(09/11/1914.) Landed at le Havre and transferred to the Jullundur Brigade of the Lahore Division.
1915 (26/04/1915) Wounded 4th Suffolks
24th April 1915 the Battalion as part of the Lahore Division, were ordered to move northwards towards Ypres. They arrived at Boeschepe, marching 18 miles, arriving in the dark. The following day they pasted the 2nd Battalion, the 4th Suffolks marched in heavy rain to Ouderdom.
By the 26th they arrived on the outskirts of Ypres which was being heavily shelled. The Battalion moved to the south of the city. The Brigade spread out on the Zonnebeke road up to Potijze on the junction to St. Jean. It was noted that the Germans were firing 42cm guns onto the city, which was now in total devastation, seeing shell holes 72ft wide. The sound of the shelling was great and was described as flying express trains “Wipers Express”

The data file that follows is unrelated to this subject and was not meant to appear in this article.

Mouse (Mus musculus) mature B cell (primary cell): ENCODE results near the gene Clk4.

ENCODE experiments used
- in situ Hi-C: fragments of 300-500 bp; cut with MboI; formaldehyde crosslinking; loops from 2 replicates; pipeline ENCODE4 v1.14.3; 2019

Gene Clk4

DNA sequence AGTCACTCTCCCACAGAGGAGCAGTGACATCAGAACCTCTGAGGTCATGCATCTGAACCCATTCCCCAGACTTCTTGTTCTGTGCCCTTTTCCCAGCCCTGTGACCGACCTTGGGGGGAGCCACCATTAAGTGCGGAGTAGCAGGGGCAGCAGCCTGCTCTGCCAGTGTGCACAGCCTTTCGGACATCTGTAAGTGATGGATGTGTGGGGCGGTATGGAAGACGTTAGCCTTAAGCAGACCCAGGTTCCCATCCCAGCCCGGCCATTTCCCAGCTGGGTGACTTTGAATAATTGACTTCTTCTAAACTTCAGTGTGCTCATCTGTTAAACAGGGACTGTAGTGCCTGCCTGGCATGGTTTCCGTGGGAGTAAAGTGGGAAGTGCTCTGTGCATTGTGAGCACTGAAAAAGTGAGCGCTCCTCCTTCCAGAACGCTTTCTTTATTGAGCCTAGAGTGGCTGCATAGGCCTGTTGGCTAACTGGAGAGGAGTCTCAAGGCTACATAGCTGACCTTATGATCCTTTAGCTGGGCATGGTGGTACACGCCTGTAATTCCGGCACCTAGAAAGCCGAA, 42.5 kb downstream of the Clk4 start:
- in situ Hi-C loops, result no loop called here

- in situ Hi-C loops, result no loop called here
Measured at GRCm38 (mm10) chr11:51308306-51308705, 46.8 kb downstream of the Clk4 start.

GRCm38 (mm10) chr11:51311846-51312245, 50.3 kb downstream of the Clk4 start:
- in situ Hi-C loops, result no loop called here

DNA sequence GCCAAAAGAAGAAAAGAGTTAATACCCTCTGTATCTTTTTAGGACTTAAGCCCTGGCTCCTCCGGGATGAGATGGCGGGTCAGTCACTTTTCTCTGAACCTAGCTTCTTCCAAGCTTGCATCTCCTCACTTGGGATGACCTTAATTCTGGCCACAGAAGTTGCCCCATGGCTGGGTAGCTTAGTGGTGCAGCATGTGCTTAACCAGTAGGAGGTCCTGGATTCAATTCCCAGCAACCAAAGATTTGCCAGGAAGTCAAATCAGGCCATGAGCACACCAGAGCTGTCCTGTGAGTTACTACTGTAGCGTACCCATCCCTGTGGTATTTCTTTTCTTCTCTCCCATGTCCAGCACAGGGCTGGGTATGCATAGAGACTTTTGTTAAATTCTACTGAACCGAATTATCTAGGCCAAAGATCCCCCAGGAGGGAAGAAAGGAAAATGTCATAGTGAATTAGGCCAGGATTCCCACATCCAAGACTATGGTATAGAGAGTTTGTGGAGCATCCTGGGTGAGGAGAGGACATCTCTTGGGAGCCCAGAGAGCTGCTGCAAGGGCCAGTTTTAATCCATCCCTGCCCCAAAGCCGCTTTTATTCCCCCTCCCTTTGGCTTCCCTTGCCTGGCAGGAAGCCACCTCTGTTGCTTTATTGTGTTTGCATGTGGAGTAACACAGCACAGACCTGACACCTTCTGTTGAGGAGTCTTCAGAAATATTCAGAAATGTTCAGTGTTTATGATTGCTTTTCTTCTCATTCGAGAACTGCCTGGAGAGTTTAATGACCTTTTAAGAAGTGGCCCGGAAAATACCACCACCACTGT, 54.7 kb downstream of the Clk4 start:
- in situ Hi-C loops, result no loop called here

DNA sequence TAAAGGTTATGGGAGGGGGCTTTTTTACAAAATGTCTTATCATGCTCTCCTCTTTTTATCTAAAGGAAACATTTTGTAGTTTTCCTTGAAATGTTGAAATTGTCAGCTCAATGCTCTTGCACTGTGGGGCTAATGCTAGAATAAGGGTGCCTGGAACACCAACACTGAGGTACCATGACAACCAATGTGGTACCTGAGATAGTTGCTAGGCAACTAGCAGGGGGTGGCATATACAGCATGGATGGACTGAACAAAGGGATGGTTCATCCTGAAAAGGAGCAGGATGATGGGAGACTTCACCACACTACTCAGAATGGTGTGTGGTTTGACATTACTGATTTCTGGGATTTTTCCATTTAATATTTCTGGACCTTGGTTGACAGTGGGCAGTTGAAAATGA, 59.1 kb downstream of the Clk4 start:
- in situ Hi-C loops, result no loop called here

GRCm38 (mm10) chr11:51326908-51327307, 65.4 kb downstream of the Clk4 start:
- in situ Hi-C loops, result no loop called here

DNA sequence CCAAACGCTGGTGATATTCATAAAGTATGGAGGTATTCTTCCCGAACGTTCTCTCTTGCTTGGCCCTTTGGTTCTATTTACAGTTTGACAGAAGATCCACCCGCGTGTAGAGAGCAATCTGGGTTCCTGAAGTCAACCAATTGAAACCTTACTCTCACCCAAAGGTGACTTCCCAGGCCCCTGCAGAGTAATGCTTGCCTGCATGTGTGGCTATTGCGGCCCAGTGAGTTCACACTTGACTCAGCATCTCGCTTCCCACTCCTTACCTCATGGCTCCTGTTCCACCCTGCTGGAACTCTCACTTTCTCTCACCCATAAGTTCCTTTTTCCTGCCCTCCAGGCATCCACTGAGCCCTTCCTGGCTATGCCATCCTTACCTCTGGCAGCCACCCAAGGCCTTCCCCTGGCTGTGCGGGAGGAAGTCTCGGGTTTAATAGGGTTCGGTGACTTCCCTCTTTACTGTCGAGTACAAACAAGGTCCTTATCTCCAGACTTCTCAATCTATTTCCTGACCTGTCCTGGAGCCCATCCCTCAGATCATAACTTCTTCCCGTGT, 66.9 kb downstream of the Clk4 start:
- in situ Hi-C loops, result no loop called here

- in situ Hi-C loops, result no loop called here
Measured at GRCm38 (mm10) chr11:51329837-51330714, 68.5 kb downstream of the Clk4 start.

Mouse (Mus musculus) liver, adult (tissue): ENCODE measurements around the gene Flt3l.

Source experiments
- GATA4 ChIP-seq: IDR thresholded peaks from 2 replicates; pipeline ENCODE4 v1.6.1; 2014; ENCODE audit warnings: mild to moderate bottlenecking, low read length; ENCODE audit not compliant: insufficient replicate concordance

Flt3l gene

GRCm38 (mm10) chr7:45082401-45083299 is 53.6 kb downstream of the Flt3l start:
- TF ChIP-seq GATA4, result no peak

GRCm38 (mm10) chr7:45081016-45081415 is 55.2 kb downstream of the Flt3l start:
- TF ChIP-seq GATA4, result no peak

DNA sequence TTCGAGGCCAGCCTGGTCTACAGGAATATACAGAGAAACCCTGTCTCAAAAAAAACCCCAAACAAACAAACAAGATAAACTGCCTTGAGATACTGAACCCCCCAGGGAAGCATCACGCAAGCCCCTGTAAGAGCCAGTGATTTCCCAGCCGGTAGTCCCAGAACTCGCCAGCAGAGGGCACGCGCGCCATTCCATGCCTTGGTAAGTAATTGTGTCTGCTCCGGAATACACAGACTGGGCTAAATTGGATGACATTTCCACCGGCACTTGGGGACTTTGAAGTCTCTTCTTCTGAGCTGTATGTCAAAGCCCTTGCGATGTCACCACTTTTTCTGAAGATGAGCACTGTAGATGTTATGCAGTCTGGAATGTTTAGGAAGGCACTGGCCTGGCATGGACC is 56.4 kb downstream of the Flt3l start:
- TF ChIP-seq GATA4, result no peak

At 14:00hrs The Lahore Division advanced on the German line from the road. The 4th Suffolks were in support of the 47th Sikhs, the moment they moved forward crossing the road, the moment they moved off Major Frederick William Turner was hit along with a number of his men. Minutes later the Germans released poison gas which drifted onto the Allied lines causing the advance to faulter. The advance was pushed back and the order was given to dig in as the Germans began to shell their positions. During the early hours of the following day, the Battalion were withdrawn and moved back to positions at Potijze. Frederick Turner returned to England to recover from his wounds.
By March 18th 1916 Frederick had returned to active service in France, taking up temporary command of the 4th Battalion on the 1st April 1916. The Battalion saw action along the Bassee road, a week later they were in trenches in the Cuinchy sector, and over the next few months saw several actions involving hand to hand fighting. By May 22nd a new commander had been found in view of the forth coming summer campaign. By early 1917 Major Frederick Turner took up a new command of training in England for the new 4th Suffolk reserve.